Apple has warned AirTag users not to use batteries that are coated in bitterant. The company claims that doing so could cause the AirTag to stop working. Replaceable coin-sized CR2032 batteries power AirTag.
Apple’s newly launched AirTag has become an instant hit. Uses have recounted stories on how AirTag helped them find their stuff. William Liu tells the story of how AirTag helped him track his wallet on the New York City subway system a day after it went missing.
Earlier this year, Apple finally pulled the wraps from much-awaited AirTag. Ever since then, there have been multiple privacy concerns regarding Apple’s item tracker. Apple has released a new privacy focussed update for AirTag and is also working on an Android app.
Security researchers, YouTubers, and DIY enthusiasts seem to be having a great time with Apple AirTag. Recently a YouTuber showed how AirTag can be turned into a thin wallet that fits into your pocket. Meanwhile, a security researcher hacked AirTag and successfully modified its NFC URL. This time around, security researchers have used AirTag’s Find My network to send messages without Apple’s knowledge.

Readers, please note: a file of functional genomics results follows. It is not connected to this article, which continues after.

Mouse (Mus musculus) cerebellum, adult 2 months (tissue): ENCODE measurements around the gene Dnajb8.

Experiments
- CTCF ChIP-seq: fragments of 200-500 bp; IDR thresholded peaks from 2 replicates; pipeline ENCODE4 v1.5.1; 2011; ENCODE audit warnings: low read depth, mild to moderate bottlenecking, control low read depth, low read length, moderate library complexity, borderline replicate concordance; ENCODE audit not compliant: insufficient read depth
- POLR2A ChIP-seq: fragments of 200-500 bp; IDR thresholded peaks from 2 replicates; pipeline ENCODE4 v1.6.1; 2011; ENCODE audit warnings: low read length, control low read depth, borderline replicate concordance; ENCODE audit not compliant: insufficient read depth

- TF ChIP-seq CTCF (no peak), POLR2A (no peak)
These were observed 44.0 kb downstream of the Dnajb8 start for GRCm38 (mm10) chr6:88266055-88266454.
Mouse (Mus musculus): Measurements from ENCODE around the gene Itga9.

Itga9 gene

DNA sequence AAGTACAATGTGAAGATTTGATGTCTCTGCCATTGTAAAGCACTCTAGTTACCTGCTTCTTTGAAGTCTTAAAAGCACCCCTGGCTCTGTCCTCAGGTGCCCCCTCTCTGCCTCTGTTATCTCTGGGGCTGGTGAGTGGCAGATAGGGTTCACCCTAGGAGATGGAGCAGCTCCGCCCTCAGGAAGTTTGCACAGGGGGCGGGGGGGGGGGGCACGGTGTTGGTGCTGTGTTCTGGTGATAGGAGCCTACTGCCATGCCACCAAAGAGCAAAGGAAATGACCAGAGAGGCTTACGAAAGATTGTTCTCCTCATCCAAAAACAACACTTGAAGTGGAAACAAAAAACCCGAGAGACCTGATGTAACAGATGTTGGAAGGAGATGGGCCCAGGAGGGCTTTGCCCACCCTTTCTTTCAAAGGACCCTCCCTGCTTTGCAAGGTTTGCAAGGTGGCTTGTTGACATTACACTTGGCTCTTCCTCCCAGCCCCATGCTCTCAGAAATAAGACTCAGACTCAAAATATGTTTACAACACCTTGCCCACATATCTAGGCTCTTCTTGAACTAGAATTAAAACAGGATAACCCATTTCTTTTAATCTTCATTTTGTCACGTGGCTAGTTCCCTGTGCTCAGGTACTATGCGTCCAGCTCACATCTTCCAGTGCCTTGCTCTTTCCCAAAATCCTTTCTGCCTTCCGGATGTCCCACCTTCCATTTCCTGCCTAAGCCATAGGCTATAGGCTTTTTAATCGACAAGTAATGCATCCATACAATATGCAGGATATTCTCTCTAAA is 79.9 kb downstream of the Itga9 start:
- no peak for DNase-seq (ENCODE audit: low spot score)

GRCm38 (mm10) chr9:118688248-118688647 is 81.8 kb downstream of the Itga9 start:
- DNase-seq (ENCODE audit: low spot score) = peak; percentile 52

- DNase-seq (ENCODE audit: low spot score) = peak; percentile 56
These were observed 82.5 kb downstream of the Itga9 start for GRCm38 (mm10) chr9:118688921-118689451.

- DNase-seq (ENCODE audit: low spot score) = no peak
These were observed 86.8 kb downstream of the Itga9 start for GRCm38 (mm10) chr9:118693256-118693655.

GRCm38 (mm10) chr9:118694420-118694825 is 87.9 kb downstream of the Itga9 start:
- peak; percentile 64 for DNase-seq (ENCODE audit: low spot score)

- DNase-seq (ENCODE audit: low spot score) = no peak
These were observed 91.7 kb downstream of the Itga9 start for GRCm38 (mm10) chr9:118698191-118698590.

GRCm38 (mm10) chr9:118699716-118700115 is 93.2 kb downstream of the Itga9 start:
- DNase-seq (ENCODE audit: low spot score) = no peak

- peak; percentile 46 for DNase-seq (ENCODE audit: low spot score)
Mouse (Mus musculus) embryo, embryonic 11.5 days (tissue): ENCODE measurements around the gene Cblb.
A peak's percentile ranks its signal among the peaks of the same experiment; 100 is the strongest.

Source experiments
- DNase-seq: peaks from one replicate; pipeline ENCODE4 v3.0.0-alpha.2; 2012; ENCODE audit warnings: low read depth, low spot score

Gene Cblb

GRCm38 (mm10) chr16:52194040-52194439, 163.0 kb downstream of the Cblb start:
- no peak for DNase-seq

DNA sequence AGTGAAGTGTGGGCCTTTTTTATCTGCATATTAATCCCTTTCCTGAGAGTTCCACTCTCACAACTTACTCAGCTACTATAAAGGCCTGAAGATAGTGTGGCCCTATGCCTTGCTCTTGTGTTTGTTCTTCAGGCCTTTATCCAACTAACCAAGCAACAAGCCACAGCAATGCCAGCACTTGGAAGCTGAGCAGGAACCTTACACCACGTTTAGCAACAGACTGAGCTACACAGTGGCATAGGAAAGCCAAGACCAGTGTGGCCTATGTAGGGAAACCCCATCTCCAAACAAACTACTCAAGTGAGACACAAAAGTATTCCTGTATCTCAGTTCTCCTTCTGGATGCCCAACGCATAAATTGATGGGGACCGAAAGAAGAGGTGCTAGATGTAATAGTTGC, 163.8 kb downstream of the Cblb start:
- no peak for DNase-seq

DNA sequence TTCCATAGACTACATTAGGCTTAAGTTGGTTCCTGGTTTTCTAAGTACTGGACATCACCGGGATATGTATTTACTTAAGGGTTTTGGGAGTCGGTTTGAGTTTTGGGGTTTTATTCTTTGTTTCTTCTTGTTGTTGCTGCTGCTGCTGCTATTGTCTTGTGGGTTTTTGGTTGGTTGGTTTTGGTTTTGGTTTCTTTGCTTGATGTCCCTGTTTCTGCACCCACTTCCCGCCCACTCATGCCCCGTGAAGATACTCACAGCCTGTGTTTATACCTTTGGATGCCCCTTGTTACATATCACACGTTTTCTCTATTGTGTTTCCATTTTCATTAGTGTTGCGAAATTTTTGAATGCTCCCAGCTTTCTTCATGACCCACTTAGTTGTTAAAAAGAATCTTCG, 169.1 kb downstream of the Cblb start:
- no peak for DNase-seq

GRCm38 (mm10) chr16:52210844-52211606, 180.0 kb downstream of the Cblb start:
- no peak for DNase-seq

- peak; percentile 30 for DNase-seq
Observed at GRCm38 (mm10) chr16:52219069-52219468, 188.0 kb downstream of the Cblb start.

When you pair an AirTag with your iPhone, it is automatically linked to your Apple ID. This also means that you cannot simply hand over your AirTag to a friend or family member to use. You must first reset the AirTag and unlink it with your Apple ID before someone else can use it.
This website is not owned by, is not licensed by nor is a subsidiary of Apple Inc. iPhone is a trademark of Apple Inc. The content of this website is not supplied or reviewed by Apple Inc. All articles, images, logos and trademarks in this site are property of their respective owners. Please follow this link to read the complete disclaimer.